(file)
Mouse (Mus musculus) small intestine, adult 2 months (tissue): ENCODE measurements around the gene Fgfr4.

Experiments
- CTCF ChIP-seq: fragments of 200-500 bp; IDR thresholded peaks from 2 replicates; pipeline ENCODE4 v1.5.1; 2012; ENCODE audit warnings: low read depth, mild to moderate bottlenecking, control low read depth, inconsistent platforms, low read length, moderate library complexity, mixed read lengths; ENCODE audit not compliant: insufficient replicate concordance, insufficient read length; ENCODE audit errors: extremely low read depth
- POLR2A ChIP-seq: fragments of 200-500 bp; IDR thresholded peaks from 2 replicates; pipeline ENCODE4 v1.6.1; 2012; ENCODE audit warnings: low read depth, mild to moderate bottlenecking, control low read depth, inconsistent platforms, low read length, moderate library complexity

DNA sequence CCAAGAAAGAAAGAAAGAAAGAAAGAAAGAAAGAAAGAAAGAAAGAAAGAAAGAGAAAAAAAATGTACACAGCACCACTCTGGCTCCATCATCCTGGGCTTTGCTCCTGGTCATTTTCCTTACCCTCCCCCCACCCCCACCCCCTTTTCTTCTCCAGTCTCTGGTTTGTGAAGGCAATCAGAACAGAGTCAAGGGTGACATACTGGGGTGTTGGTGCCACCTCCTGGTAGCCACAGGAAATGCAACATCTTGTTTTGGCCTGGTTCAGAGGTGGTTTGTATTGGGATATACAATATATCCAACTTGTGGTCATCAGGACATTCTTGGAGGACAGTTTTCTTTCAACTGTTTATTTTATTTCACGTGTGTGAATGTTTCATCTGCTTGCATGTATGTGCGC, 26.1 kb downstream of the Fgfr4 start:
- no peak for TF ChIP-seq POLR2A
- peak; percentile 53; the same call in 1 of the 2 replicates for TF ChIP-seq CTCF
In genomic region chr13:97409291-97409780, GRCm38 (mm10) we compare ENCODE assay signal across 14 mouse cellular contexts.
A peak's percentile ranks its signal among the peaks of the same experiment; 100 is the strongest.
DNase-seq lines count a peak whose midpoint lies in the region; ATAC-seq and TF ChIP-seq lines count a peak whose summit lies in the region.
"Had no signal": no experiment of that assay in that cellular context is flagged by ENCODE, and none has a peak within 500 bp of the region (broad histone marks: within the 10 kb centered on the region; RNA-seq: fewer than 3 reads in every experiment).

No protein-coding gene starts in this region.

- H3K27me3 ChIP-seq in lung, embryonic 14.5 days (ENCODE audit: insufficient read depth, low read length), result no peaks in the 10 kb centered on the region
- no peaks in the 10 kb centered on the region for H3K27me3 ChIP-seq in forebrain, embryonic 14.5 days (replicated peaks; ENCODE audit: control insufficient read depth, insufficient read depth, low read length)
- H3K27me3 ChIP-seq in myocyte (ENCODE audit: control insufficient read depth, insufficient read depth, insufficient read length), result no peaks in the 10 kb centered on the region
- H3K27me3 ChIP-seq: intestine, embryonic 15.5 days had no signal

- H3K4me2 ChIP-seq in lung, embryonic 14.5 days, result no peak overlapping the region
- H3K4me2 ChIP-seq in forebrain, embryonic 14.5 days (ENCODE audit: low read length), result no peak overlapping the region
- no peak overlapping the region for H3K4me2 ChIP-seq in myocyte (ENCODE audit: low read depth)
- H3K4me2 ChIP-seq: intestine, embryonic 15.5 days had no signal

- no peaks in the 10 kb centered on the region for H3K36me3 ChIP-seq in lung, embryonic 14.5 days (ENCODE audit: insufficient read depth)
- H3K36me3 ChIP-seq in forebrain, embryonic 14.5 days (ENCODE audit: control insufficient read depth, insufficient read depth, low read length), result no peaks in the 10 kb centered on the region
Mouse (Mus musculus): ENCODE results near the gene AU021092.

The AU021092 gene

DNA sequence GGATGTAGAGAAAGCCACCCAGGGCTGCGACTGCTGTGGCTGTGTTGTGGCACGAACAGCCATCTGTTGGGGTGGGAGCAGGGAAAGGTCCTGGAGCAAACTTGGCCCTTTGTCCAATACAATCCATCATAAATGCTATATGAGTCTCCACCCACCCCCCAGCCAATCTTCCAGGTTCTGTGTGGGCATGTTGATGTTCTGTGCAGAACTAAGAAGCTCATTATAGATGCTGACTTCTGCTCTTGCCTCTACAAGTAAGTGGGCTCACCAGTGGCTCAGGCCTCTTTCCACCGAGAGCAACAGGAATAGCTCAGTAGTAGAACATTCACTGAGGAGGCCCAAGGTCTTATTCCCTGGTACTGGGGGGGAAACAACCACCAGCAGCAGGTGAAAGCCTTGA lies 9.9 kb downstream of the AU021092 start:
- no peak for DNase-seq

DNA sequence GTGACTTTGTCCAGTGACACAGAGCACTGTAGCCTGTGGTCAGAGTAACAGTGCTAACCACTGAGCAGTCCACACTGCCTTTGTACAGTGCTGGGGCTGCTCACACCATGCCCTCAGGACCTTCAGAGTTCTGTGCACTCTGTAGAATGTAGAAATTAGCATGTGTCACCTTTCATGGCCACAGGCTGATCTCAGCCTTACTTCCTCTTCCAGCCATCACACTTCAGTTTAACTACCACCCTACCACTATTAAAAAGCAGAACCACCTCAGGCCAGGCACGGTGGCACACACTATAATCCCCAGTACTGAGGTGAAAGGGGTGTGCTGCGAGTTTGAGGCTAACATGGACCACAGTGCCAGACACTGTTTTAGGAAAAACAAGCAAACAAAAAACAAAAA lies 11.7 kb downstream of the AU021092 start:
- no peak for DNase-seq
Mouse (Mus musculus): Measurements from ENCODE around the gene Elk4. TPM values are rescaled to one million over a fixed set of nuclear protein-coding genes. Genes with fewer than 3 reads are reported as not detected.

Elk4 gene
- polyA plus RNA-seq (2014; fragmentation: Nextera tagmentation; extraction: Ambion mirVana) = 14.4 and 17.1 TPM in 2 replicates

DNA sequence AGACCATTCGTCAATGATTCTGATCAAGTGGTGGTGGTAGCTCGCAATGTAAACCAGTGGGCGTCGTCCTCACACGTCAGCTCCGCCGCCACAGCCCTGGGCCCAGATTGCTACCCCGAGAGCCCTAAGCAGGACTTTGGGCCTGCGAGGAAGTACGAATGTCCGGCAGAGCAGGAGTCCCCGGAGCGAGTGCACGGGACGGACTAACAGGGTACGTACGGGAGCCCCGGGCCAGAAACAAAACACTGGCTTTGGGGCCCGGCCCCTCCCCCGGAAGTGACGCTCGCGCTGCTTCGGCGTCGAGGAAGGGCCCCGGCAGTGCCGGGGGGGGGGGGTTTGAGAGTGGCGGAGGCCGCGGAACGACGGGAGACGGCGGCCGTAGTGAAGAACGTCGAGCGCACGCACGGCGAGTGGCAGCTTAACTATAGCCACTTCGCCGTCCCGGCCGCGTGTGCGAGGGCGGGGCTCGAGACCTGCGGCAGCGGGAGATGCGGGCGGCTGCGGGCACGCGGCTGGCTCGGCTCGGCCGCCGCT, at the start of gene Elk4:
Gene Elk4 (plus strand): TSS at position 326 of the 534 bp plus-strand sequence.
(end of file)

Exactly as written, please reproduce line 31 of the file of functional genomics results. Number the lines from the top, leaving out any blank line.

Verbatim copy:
- polyA plus RNA-seq (2014; fragmentation: Nextera tagmentation; extraction: Ambion mirVana) = 14.4 and 17.1 TPM in 2 replicates